Q. After the fight was over, he did nothing to insinuate to you by his actions or by his words that he wanted to have intercourse with you, is that true?
THE WITNESS: That's right."
This testimony proves that defendant's intent to have forcible intercourse was limited to Act One, the time during which they were on the couch. The record is void of any evidence of defendant's intention to have sexual intercourse forcibly and against the will of the complaining witness at the time they had sexual intercourse in the bedroom.
Defendant tried unsuccessfully to establish that the fight was about the victim's use of speed. She admitted having used speed but denied they fought that evening about her use of speed. We are left without a reason for the fight but, as the record demonstrates, it was not over his interest in having sexual intercourse with her.
The State had earlier asked the complaining witness "[w]hat is the reason you walked in there [the bedroom] with him?" She answered "[b]ecause I was scared he would choke me again. I was actually scared that he was going to kill me." Her testimony in this regard is what appears to make this case unique and perhaps explains the paucity of authority directly on point. That is, where the evidence establishes the victim had intercourse under threat of a battery not based upon defendant's intent to have intercourse forcibly or against the victim's will, does that evidence establish the requisite mental state of the defendant for the offense of rape? I believe not.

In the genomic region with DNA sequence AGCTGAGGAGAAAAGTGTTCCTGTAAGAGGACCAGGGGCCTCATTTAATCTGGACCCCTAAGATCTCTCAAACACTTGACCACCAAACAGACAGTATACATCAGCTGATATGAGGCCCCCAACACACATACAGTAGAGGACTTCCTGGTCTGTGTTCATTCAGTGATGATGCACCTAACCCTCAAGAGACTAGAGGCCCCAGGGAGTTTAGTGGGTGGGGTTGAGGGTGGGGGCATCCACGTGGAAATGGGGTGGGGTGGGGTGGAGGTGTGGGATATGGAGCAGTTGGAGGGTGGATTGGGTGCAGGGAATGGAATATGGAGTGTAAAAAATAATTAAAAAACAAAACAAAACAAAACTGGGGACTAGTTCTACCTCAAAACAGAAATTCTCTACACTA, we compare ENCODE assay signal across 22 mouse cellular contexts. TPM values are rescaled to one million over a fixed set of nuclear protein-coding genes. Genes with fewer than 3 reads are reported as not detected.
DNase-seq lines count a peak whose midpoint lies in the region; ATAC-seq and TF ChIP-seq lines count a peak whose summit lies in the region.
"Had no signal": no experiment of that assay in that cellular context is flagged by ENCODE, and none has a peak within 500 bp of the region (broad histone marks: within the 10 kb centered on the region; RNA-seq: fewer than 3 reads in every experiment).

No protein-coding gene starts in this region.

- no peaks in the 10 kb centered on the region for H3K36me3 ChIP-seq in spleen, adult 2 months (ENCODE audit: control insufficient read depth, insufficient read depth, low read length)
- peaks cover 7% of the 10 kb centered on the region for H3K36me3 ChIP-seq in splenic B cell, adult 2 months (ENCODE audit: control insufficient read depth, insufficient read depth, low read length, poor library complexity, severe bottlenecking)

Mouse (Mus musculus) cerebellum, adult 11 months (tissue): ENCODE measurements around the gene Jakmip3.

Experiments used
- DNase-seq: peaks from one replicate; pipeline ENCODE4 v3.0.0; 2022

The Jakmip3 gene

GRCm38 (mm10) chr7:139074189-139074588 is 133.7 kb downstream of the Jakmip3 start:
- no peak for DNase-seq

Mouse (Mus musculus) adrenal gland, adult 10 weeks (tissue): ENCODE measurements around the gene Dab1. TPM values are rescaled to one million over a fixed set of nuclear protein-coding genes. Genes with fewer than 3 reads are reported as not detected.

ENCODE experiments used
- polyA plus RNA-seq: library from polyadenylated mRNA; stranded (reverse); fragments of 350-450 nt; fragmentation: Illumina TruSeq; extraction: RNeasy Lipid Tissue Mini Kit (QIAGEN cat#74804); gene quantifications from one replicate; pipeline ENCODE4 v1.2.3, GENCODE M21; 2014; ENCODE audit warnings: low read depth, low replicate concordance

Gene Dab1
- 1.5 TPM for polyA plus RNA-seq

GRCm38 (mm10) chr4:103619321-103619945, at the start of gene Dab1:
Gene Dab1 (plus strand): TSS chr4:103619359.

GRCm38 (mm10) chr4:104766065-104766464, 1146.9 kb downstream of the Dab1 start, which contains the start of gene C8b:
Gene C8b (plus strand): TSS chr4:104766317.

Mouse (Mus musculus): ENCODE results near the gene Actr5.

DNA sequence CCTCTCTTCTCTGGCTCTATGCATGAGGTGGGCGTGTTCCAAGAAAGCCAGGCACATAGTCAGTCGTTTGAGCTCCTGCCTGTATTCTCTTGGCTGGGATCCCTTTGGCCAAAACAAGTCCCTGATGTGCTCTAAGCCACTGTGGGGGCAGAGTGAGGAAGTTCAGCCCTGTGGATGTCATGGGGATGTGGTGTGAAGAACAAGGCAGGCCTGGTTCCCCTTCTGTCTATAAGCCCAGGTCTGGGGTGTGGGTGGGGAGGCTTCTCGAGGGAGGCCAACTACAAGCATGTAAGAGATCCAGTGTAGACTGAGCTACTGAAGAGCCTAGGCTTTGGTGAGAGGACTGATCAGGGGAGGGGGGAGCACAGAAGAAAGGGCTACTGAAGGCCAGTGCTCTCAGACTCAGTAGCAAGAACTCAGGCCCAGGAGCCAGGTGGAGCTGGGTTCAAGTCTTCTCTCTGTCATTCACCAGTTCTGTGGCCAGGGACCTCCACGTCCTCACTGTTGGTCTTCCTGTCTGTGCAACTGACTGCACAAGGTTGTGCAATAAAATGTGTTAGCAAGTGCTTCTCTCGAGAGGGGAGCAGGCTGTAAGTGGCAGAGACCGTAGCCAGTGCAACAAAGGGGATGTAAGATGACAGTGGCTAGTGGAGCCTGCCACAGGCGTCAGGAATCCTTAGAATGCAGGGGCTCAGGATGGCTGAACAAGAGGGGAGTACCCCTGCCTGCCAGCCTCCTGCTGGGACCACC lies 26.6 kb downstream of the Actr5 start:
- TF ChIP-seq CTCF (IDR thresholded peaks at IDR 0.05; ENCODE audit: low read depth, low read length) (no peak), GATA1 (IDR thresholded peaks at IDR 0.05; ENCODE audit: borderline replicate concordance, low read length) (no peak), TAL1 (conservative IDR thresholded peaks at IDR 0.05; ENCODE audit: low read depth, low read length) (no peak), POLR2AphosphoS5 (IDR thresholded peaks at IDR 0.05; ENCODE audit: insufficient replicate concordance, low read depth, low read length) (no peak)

In sum, the mental state of the victim was established by clear and convincing evidence that she was having intercourse forcibly and against her will. Her mental state, at least under these facts, cannot be ascribed to the defendant. The evidence does not establish that at the time of the act of intercourse defendant possessed an intention to have intercourse forcibly and against the will of the female.